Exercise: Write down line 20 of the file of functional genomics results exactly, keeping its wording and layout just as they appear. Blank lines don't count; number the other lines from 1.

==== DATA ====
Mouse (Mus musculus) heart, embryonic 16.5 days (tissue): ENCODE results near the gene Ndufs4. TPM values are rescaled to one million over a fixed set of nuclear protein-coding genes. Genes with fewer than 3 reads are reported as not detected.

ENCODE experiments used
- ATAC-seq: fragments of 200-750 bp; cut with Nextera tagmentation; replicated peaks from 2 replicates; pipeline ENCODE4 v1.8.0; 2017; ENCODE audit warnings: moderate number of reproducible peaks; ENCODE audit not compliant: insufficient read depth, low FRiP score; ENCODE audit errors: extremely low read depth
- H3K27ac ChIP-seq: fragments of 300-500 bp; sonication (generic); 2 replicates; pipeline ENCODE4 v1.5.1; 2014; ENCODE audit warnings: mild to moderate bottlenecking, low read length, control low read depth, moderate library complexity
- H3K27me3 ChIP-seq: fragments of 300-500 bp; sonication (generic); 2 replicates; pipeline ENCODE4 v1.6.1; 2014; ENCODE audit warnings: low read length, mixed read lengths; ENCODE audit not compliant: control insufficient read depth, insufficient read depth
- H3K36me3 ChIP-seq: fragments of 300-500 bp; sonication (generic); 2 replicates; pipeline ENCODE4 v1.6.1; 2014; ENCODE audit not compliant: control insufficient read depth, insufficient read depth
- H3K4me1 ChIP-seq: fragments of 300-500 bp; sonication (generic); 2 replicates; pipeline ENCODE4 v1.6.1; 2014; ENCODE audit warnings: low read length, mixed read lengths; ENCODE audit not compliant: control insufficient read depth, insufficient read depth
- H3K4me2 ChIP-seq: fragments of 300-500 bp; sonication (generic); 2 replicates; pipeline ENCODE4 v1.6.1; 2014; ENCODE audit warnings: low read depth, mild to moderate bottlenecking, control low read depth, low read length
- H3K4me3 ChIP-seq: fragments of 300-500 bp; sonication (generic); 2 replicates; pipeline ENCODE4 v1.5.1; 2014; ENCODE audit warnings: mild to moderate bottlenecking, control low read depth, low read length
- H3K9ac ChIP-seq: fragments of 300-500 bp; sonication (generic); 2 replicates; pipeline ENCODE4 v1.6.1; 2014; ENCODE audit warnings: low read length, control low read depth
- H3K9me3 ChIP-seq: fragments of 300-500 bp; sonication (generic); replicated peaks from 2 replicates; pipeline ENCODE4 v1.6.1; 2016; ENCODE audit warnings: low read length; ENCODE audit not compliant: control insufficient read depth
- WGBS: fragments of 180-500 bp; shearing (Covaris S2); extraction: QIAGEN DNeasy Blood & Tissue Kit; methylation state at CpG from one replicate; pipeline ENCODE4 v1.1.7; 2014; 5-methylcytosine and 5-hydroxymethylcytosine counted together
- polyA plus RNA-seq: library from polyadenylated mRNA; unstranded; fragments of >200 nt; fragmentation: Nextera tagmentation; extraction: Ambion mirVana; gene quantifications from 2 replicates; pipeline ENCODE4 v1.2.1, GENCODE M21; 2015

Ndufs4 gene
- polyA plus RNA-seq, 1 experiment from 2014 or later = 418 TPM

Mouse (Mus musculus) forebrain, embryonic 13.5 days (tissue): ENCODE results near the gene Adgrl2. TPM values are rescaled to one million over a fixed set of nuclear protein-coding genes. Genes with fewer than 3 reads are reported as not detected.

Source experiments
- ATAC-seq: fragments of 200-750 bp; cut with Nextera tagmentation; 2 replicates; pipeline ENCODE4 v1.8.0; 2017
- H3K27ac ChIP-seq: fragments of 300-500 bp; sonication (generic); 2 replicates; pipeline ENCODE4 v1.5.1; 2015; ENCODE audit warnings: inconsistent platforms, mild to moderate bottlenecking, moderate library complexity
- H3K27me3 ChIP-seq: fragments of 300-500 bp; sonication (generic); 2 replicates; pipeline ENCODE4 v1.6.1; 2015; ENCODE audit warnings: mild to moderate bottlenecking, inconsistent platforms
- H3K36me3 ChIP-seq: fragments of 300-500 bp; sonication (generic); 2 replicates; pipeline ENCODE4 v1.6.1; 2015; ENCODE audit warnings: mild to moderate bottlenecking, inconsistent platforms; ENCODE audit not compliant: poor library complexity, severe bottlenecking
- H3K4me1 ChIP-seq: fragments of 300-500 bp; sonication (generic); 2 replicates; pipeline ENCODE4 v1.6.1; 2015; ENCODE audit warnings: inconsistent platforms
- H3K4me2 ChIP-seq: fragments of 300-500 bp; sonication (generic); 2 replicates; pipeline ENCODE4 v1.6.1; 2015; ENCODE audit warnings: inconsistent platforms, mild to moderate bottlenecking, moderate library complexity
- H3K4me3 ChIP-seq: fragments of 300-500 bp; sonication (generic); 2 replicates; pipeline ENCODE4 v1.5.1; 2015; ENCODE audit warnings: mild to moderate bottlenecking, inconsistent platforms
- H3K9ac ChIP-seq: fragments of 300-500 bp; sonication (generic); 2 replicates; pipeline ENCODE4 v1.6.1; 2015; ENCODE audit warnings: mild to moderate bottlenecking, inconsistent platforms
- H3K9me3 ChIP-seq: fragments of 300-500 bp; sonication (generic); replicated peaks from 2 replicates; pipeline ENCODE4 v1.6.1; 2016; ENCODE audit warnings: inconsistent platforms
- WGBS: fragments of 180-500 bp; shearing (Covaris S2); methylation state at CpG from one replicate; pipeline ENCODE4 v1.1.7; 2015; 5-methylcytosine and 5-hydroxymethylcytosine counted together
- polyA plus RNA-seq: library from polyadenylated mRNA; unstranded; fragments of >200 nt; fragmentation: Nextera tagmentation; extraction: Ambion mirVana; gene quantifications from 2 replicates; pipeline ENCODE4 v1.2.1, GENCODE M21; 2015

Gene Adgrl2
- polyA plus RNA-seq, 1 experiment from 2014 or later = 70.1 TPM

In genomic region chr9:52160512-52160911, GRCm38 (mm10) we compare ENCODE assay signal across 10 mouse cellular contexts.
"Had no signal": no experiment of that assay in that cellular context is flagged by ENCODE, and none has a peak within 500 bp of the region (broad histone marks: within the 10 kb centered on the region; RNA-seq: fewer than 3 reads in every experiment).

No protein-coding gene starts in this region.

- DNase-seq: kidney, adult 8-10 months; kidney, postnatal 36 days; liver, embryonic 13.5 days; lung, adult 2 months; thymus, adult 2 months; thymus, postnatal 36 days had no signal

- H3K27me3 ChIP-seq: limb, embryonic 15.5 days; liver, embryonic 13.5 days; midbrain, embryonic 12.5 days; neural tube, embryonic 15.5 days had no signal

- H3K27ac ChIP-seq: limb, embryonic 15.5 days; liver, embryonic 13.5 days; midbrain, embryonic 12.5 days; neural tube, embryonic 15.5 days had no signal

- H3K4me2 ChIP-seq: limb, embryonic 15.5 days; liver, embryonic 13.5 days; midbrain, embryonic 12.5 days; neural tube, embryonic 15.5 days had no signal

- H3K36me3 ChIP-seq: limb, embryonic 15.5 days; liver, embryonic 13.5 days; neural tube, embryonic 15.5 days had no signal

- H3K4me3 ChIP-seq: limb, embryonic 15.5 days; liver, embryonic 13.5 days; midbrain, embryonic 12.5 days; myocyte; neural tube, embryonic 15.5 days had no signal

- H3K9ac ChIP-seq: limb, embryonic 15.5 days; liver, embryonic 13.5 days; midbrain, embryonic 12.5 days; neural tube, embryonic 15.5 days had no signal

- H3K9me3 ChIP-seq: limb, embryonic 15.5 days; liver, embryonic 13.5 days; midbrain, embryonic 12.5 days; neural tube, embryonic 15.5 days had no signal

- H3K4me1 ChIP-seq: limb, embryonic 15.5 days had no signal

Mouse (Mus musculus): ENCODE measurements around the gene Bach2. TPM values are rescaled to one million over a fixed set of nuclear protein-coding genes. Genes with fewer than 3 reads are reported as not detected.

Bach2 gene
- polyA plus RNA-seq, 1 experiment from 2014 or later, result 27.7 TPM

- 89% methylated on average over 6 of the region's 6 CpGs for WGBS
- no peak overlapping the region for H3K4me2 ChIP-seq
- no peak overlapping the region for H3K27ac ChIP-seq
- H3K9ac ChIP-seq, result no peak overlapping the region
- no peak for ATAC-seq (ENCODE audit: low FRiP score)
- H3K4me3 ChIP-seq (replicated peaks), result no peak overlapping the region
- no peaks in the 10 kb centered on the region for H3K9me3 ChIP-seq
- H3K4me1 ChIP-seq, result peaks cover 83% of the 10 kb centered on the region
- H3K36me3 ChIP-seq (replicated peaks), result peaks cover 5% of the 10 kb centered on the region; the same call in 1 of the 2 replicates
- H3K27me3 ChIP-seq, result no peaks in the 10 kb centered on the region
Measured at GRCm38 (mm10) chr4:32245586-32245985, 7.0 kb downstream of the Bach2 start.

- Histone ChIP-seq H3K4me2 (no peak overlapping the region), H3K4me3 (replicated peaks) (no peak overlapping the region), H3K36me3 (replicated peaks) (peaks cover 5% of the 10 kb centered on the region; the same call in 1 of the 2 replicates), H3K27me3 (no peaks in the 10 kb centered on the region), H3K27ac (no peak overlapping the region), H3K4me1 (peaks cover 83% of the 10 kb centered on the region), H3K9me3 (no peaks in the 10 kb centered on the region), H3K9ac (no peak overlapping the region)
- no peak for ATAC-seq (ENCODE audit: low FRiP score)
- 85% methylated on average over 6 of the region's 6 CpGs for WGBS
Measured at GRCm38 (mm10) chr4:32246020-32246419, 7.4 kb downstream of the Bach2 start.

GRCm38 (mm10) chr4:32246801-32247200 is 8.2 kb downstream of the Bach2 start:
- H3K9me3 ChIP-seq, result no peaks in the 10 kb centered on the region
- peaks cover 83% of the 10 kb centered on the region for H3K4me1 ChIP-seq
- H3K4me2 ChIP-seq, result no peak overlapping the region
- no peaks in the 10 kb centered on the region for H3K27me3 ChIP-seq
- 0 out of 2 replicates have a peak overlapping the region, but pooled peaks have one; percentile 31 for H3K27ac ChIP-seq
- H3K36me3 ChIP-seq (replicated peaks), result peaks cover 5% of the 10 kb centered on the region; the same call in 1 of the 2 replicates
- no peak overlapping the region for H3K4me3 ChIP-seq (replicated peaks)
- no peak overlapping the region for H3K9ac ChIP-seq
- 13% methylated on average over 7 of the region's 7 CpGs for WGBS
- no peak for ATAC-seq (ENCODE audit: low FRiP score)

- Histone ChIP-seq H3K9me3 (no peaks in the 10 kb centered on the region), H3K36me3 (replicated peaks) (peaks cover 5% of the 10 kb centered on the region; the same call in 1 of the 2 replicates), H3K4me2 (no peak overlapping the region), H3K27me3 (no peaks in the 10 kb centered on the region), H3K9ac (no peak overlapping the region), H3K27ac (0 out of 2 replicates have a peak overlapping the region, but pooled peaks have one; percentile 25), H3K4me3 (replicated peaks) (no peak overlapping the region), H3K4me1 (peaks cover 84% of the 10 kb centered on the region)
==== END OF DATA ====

- H3K27me3 ChIP-seq: fragments of 300-500 bp; sonication (generic); 2 replicates; pipeline ENCODE4 v1.6.1; 2015; ENCODE audit warnings: mild to moderate bottlenecking, inconsistent platforms